"Taken strictly, there is no such thing as an equipment" (BT, p. 97). I am unrolling worldhood to grasp it clearly so that I may convey an understanding of wildhood. If the reader wants some context, see my previous work at darker water. The traditional translation of Zeug is equipment. I use gear. Zeug comes to us through the German from the Greek, ζεῦγμα, meaning a yoking or joining. The point here is that translating the term as equipment is inadequate for my purposes. Especially when in comes to the structure of gear, the "in-order-to" of reference or assignment. (Verweisung ). Macquarrie and Robinson provide a lengthy footnote on their translation and it will be helpful for our understanding. But first it is especially crucial to note the referential whole of gear in light of the opening quote. Strictly speaking, there are no pieces of gear. Gear is not constituted by gear. You don't have gears for wilderness involvements and familiarity. You have gear. Gear is.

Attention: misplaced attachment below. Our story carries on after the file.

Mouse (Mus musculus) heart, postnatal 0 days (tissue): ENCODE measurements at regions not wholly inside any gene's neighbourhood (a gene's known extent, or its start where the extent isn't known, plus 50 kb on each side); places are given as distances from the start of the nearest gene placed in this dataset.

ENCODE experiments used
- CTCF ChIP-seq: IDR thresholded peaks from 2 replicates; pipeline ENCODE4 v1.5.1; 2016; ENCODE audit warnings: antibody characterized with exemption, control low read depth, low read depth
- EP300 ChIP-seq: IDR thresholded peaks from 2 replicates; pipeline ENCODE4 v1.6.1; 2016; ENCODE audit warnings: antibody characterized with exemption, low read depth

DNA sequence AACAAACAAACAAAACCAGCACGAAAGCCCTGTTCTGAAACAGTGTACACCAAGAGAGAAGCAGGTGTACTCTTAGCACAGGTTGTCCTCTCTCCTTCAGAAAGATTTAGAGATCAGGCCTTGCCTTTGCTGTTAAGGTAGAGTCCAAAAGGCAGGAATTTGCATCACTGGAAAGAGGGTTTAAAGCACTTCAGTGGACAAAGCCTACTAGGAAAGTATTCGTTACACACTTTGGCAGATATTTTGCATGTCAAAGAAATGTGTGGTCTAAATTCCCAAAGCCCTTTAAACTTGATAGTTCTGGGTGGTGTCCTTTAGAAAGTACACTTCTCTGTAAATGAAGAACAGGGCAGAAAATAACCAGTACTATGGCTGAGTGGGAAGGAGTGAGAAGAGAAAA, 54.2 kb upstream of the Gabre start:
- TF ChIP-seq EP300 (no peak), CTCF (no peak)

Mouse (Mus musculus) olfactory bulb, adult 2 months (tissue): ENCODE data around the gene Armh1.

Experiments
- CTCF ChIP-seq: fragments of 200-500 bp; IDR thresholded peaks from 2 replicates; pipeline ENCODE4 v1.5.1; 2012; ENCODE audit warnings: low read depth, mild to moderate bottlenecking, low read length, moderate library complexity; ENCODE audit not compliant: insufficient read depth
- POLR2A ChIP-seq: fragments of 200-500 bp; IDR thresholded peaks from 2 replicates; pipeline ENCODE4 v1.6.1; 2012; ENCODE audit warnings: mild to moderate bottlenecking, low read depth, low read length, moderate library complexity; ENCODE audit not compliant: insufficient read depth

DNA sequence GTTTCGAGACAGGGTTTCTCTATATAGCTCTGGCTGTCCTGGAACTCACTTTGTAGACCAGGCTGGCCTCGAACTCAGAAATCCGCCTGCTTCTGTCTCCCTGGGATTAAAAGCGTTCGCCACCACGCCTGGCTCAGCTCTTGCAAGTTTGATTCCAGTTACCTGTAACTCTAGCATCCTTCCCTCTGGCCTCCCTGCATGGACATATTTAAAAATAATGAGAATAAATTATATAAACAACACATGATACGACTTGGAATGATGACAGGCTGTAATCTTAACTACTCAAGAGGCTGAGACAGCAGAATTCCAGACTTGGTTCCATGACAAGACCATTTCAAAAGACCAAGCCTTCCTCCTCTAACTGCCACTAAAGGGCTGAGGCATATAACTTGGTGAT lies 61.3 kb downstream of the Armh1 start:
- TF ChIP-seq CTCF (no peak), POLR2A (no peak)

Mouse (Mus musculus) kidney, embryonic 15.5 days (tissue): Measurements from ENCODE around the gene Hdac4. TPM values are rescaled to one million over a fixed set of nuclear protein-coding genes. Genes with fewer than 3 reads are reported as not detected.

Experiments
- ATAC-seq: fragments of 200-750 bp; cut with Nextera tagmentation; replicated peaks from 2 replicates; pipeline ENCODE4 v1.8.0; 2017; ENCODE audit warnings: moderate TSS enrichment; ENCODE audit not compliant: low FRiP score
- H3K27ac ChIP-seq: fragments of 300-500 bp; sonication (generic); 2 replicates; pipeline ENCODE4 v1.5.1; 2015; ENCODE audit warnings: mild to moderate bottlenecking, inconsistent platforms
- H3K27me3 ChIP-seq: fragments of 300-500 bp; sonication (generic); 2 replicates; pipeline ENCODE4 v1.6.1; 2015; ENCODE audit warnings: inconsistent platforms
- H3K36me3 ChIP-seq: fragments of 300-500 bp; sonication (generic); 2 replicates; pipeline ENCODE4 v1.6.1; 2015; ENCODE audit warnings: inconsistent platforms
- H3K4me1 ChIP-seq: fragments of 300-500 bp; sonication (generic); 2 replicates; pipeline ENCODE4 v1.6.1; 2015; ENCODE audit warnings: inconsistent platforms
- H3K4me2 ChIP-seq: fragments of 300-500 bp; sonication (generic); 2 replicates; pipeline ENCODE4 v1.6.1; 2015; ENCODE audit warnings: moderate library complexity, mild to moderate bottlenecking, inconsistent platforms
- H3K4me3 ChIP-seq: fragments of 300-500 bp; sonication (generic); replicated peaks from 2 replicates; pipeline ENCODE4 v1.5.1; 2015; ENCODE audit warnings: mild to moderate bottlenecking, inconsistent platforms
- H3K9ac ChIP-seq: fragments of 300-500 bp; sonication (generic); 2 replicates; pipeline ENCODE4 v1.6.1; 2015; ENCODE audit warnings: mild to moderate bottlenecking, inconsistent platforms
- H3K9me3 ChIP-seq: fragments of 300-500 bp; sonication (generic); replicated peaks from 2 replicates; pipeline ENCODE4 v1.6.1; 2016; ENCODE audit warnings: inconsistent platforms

The "in-order-to" aspect of gear relates to its role in assignment or reference. Macquarrie and Robinson use this hendyias and then explain themselves more fully in the footnote:
The basic metaphor seems to be that of turning something away toward something else, or pointing it away, as when one 'refers' or 'commits' or 'relegates' or 'assigns' something to something else, whether one 'refer' as symbol to what it symbolizes, 'refers' a beggar to a welfare agency, 'commits' a person for trial, 'relegates' or 'banishes' him to Siberia, or even 'assigns' equipment to a purpose for which it is to be used. (BT, p. 97)